Healthy Living

When to Go to the Doctor for Swollen Lymph Nodes

When to Go to the Doctor for Swollen Lymph Nodes

Key Takeaways

  • Lymph nodes in the neck are often palpable
  • Generally, a swollen lymph node is a sign that there’s something wrong in the body
  • The appearance of swollen lymph nodes with no apparent cause is a problem

Lymph nodes are present all over the body. Sometimes, they can be felt as lumps underneath the skin. Oftentimes, the nodes in the neck are palpable. The lymph nodes under the skin become more palpable and more noticeable if they are swollen. But, if the lymph nodes are located near the organs they cannot be seen or felt when swollen.

Most of the time, the cause of swollen lymph nodes is idiopathic. Usually, it is a result of contact with viruses and bacteria. A swollen lymph node caused by infection is referred to as lymphadenitis. Cancer is seldom a cause for swollen lymph nodes.

Generally, a swollen lymph node is a sign that there’s something wrong in the body. When lymph nodes start to swell, painful and tender lumps manifest. In addition, the swollen lymph nodes may become the size of a kidney bean or pea, sometimes larger.

Signs and symptoms of swollen lymph nodes depend on the cause. It may include any of the following:

When to See a Doctor

Normally, swollen lymph nodes go back to normal when the underlying cause, like an infection is resolved. Swollen lymph nodes caused by viral infections are quite common. Just like in the case of frequent throat infections, the nodes in the neck can swell intermittently. This condition is often mild. However, if your lymph nodes become swollen for no apparent reason, then you should be concerned about it.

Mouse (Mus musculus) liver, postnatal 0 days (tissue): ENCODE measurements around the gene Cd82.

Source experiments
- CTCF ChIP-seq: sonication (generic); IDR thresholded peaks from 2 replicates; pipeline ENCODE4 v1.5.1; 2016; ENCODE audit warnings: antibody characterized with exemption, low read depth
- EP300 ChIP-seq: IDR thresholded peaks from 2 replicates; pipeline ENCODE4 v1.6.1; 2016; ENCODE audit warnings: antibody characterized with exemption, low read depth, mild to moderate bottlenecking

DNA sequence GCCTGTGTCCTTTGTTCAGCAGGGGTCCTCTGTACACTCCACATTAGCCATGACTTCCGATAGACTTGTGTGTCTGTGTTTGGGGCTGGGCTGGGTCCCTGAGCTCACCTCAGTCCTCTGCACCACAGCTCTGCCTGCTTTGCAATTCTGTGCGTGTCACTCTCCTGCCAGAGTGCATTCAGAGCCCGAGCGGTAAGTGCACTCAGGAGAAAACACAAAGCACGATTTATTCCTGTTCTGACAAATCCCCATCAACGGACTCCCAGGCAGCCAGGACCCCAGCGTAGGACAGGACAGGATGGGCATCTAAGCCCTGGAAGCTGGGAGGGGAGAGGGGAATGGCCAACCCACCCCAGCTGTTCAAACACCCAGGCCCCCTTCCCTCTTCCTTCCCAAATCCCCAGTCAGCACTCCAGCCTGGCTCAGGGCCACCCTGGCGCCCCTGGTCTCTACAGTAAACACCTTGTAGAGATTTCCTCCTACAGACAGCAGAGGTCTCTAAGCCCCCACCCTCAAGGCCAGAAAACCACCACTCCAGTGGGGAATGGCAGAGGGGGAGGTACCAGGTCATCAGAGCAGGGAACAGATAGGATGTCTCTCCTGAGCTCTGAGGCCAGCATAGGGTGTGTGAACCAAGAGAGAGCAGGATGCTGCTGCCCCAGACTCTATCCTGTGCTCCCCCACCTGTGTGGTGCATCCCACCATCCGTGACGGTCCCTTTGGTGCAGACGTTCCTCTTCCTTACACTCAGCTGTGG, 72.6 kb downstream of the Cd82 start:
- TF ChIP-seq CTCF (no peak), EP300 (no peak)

The moment you notice a swollen lymph node, you must see your doctor. A visit to the doctor is needed to determine if the swollen lymph nodes:

  • Appeared for no obvious reason
  • Appeared just below or just above the clavicle or collarbone
  • Feel rubbery or hard
  • Continue to increase in size
  • Due to an infection that does not subside within two weeks
  • Do not move when pushed
  • Have been present for more than two weeks
  • Accompanied by difficulty breathing or swallowing and sore throat
  • Night sweats, persistent fever and unexplained weight loss

Usually, the doctor is able to begin the examination and potential treatments. If needed, the doctor will require some tests to determine the cause of the swollen lymph nodes. These tests may include blood tests, biopsy, ultrasound scan or CT (computerized tomography) scan. During a biopsy, a small sample of fluid will be taken from the swollen lymph node and will be tested.

If a person has no obvious infection but is experiencing weight loss, night sweats or fever, a thorough evaluation is needed. People who received appropriate treatment for infection but still show signs of swollen lymph nodes, still need to see their doctor.

For people with cancer or who have received cancer treatment, may notice a new lymph node in the area around the cancer. If so, your doctor must be notified immediately.

Treatment is determined by the cause for the swollen lymph nodes.